0
$\begingroup$

I am new to this encryption scheme, so I may not be exactly sure of its implementation. I have a list of (u, v) ciphertext pairs to decrypt, each of them are 1-bit.

          { "u": [ 1, 19, 3, 2, 24 ], "v": 16 },
          { "u": [ 3, 20, 22, 26, 15 ], "v": 21 },
          { "u": [ 7, 3, 24, 26, 22 ], "v": 13 },
          { "u": [ 9, 20, 7, 25, 14 ], "v": 5 },
          { "u": [ 28, 11, 26, 22, 16 ], "v": 23 },
          { "u": [ 18, 11, 20, 23, 8 ], "v": 26 },
          { "u": [ 16, 27, 3, 10, 14 ], "v": 18 },
          { "u": [ 15, 4, 16, 9, 17 ], "v": 11 },
          { "u": [ 15, 4, 16, 9, 17 ], "v": 26 },
          { "u": [ 12, 4, 11, 20, 9 ], "v": 18 },
          { "u": [ 9, 27, 2, 0, 14 ], "v": 0 },
          { "u": [ 12, 11, 6, 24, 9 ], "v": 14 },
          { "u": [ 12, 20, 12, 14, 22 ], "v": 27 },
          { "u": [ 3, 20, 22, 26, 15 ], "v": 7 },
          { "u": [ 24, 19, 1, 14, 20 ], "v": 9 },
          { "u": [ 9, 11, 1, 6, 1 ], "v": 6 },
          { "u": [ 9, 20, 7, 25, 14 ], "v": 5 },
          { "u": [ 1, 19, 3, 2, 24 ], "v": 1 },
          { "u": [ 21, 4, 1, 8, 16 ], "v": 9 },
          { "u": [ 0, 27, 12, 12, 7 ], "v": 24 },
          { "u": [ 27, 6, 28, 7, 0 ], "v": 2 },
          { "u": [ 13, 5, 22, 25, 6 ], "v": 6 },
          { "u": [ 9, 11, 1, 6, 1 ], "v": 21 },
          { "u": [ 16, 18, 26, 20, 1 ], "v": 5 },
          { "u": [ 16, 18, 26, 20, 1 ], "v": 20 },
          { "u": [ 28, 11, 26, 22, 16 ], "v": 8 },
          { "u": [ 16, 27, 3, 10, 14 ], "v": 18 },
          { "u": [ 12, 20, 12, 14, 22 ], "v": 27 },
          { "u": [ 12, 4, 11, 20, 9 ], "v": 4 },
          { "u": [ 13, 5, 22, 25, 6 ], "v": 6 },
          { "u": [ 15, 4, 16, 9, 17 ], "v": 26 },
          { "u": [ 11, 10, 15, 22, 14 ], "v": 19 }

My secret key, s and prime q to decrypt these ciphertexts are given below.

"sk": [ 2, 21, 3, 6, 23 ]
"q": 29,

This is the Python code that I have used to retrieve the binary message value, m.

import numpy as np
import json

m = ''

def computeM(u, v, q, s):
    global m
    res=(np.subtract(v, np.dot(s, u))) % q
  
    if (res > q//4):
        m += '1' 
    else:
        m += '0'

# retrieve u and v from JSON 

f = open('CarlDavisJSON.json')
  
data = json.load(f)


# Extract the u and v values from the messages array
u_json = []
v_json = []
s = ""


for message in data['exercise']['messages'][0]['cipher']:
    u_json.append(message['u'])
    v_json.append(message['v'])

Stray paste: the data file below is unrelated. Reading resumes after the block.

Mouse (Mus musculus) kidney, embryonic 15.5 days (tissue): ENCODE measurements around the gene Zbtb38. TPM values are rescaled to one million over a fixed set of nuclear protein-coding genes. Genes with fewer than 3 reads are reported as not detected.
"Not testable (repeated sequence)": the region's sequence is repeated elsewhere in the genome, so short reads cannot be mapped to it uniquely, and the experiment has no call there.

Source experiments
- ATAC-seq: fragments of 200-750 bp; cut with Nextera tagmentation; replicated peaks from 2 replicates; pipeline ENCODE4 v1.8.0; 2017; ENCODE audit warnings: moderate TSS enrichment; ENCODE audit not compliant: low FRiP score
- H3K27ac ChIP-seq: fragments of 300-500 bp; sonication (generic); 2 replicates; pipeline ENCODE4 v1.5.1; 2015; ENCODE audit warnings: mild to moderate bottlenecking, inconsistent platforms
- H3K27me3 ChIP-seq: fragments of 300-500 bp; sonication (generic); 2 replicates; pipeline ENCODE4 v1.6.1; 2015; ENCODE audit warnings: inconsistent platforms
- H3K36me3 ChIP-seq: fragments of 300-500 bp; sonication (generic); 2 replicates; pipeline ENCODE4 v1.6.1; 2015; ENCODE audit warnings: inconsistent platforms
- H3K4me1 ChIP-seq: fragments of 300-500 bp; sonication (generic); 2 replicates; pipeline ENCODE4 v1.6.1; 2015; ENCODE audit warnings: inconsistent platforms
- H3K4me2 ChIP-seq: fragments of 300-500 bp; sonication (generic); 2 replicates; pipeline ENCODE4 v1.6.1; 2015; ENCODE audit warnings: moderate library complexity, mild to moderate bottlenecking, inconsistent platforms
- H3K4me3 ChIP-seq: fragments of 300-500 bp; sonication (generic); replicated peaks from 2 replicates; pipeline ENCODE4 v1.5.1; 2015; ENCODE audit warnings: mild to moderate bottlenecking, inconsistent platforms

s = data['exercise']['alice']['sk']
q = data['exercise']['alice']['q']


# store u and v in numpy array

u_list = np.array(u_json)
v_list = np.array(v_json)


# compute each binary from u and v


for i in range(len(u_list)):
    u = np.array(u_list[i])
    v = np.array(v_list[i])

    # print(v)
    computeM(u, v, q, s)
    

print(m)

When I implemented this algorithm, I got the binary value 11101111111100010110110111100111 instead of the intended value 01100111011000010110110101100101 which is the binary message for 'game', the message that was encrypted using the same keys.

Can I know what has went wrong with the implementation?

$\endgroup$

1 Answer 1

1
$\begingroup$

There may not be anything wrong with your implementation. You should understand that Learning with Errors designs come with a probability of failure. This probability of failure applies to each bit of $m$. On the other hand, there is one part of your code that might be incorrect. Are you sure that when checking the size of res you don't want to check that it lies in the range $q/4<{\tt res}<3q/4$ rather than the range $q/4<{\tt res}<q$? This would correspond to encoding messages by adding $q/2$ when the message bit is a 1 and 0 when the message bit is 0.

For systems used in practice, the probability of failure is designed to be so small that it should almost never occur by chance, but for toy examples such as yours, it may be more common. As there are six disagreeing positions out of thirty-two, this corresponds to significant agreement, but perhaps a failure rate of around 1/5, but equally an incorrect range on the res check would introduce an error rate of about 1/4.

Looking at the positions where there is disagreement, the first bit corresponds to a res value of 28. If this were just subtract 1 from our dot product, res would become 0 and the correct bit would be recovered. Alternatively, if we use the range $q/4<{\tt res}<3q/4$ we recover the correct value. Similarly for the 5th, 9th, 12th and 31st bits we have the value 28 for res and for the 25th bit we have 27. Noting that a revised range check would correct all of these, I suspect that that is your issue.

$\endgroup$
1
  • $\begingroup$ The range that you have given for res is correct. It has been able to retrieve the right binary values. Thanks for helping. $\endgroup$
    – user108142
    Mar 13, 2023 at 11:04

Your Answer

By clicking “Post Your Answer”, you agree to our terms of service and acknowledge you have read our privacy policy.

Not the answer you're looking for? Browse other questions tagged or ask your own question.